Re: Smoke and mirrors?
This is a non-issue.
All silicon devices have yield problems due to defects that occur during manufacturing. Various processes are used to minimise the impacts of such losses on production, since lower yields drives up device costs.
On RAM devices, at the design phase, additional columns are added to memory devices and then during the post manufacturing test phase the devices health is assessed and there is a one-time process that blows fusible links within the chip to permanently disable failed columns, hence disabling them. After that, some of the spare columns are configured, again with fusable links to make them assume the address of the failed column, thus resulting in a fully functional device again.
As density increases, the number of failures on a device will increase fairly linearly. I guess it now makes more sense to map out larger regions and this results in the approach detailed in the article.
There is nothing wrong with this. The same technique is used in widely in the industry. Some examples are
CPU's are shipped with complete cores disabled when they failed during manufacturing and nobody cares since they get a cheaper CPU.
The same approach is used on EEPROM (NAND and NOR types), although the process differs. NOR flash (the more expensive ones) are shipped defect free and has the same approach of mapping out bad pages with some spares that are already present in the device.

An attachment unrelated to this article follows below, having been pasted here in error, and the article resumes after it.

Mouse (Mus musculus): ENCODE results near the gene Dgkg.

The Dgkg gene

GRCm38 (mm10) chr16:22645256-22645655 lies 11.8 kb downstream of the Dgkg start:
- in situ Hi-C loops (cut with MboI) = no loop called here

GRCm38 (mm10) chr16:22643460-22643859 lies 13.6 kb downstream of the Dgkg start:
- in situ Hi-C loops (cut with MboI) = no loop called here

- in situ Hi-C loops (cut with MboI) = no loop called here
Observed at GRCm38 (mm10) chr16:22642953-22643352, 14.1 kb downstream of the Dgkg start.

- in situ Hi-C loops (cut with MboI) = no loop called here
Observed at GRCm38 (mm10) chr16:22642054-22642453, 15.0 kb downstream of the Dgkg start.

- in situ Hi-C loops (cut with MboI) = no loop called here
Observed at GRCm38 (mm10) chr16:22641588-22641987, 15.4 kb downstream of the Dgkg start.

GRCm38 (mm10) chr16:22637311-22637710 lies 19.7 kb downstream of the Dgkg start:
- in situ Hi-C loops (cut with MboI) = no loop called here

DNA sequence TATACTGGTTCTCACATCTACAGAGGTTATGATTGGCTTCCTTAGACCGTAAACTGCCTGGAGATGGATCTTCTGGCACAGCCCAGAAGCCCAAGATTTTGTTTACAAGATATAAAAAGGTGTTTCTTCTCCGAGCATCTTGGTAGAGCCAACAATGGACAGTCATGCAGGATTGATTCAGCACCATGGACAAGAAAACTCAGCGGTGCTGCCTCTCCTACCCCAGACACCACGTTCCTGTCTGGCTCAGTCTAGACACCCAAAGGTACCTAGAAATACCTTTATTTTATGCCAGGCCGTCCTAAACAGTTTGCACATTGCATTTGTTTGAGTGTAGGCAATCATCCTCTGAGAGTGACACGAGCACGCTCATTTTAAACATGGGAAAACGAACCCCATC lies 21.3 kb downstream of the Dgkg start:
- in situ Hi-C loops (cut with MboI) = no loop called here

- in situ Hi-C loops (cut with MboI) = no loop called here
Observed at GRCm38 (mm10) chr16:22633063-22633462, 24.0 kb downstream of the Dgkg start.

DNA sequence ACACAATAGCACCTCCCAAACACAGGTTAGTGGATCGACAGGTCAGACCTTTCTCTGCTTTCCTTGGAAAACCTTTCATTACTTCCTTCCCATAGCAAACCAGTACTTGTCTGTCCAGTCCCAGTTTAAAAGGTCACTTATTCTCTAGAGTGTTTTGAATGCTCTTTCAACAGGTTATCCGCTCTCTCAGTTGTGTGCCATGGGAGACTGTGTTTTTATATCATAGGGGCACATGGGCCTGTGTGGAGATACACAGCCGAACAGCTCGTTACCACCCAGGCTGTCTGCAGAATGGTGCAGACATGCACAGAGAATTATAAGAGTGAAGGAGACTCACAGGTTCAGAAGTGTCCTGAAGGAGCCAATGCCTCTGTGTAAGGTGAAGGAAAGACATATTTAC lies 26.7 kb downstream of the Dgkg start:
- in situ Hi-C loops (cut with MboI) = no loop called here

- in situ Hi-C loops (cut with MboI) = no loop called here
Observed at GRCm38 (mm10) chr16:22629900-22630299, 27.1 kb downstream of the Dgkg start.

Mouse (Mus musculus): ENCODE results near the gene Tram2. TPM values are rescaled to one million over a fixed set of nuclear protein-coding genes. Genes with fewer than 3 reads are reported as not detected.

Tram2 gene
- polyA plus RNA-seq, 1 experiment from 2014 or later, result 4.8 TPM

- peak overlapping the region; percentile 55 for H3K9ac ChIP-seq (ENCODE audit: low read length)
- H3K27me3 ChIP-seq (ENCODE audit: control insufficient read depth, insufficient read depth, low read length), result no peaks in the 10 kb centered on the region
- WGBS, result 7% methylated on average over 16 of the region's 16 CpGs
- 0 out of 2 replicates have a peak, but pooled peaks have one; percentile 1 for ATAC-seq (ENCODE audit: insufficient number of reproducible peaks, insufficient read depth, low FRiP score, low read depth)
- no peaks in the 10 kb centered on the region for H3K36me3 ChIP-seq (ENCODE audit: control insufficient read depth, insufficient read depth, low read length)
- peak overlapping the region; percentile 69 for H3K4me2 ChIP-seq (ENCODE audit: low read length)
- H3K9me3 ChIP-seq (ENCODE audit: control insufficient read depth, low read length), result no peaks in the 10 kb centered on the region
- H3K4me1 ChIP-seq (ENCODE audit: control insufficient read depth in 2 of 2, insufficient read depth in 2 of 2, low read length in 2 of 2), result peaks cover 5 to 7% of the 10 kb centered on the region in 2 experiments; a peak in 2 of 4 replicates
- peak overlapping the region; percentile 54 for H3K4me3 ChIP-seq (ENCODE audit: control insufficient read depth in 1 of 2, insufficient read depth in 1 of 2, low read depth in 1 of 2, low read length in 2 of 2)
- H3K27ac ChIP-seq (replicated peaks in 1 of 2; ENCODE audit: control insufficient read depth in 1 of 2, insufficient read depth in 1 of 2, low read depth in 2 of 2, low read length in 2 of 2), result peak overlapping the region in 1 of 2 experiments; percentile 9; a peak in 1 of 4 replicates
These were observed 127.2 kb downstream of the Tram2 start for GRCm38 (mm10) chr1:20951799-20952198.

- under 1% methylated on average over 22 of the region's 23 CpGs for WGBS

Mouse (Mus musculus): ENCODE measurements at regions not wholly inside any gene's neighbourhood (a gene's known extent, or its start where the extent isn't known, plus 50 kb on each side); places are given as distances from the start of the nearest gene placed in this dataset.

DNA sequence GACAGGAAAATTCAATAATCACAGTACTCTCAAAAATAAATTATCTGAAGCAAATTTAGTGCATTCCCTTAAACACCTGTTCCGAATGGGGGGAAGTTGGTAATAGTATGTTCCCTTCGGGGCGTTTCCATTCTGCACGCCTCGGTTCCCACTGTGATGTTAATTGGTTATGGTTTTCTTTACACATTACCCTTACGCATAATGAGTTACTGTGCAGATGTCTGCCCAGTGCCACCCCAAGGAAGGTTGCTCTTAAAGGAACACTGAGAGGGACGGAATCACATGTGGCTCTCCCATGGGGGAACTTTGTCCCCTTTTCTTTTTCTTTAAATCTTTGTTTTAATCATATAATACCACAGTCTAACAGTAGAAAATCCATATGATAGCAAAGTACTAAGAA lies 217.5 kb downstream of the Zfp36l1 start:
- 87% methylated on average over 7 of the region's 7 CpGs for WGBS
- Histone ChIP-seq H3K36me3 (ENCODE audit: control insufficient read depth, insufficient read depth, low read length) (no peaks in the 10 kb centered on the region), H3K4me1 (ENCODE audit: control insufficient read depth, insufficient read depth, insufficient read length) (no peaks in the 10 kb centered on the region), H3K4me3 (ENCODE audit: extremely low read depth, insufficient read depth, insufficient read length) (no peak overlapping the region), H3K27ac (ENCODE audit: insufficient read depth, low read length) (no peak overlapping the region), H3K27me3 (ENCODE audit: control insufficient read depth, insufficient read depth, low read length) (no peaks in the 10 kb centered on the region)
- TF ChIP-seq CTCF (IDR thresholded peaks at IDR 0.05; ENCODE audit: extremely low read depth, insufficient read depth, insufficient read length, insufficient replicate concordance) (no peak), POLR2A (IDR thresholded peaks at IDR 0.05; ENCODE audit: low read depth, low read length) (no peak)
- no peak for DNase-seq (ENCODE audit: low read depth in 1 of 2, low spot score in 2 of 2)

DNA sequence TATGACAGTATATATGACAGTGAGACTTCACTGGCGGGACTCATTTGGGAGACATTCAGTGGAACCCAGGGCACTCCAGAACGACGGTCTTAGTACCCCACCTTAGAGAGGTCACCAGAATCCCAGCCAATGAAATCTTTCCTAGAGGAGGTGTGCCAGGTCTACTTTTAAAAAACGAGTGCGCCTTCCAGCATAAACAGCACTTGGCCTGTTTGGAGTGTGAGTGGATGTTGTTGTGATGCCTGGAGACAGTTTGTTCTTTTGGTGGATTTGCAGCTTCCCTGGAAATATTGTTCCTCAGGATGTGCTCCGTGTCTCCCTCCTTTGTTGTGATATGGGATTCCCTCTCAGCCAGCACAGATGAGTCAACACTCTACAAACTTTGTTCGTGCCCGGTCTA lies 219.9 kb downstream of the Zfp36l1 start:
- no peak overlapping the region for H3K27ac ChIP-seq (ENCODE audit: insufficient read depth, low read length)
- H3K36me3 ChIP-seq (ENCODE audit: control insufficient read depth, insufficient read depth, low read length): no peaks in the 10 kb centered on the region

NAND flash (i.e. the cheaper one) are shipped with defects present and visible and a process to allow the host processor to determine where the bad pages are and manually map around them. On Linux and embedded systems, there is the Unsorted Block Image File System (UBIFS) that handles this process. To ensure that the bad block map its self is reliable - since failures can statistically occur anywhere, the same approach of replacement pages is used on a small number of the first pages in a NAND flash, again to ensure increase yield.
Similarly, hard discs (of the spinning type) use the same approach with some spare sectors, these are placed in a number of regions across the disk surface so that fairly similar seek / access times can be achieved. Again, these are silently mapped in as bad sectors occur or grow on the underlying media. You can see this in the SMART metrics for the discs.
SSD's use the same approach as EEPROM's listed above.
I'm sure there are other examples, but this is just the list of what springs to mind. So, nothing to see here other than higher yields and lower costs for everyone, which is a good thing.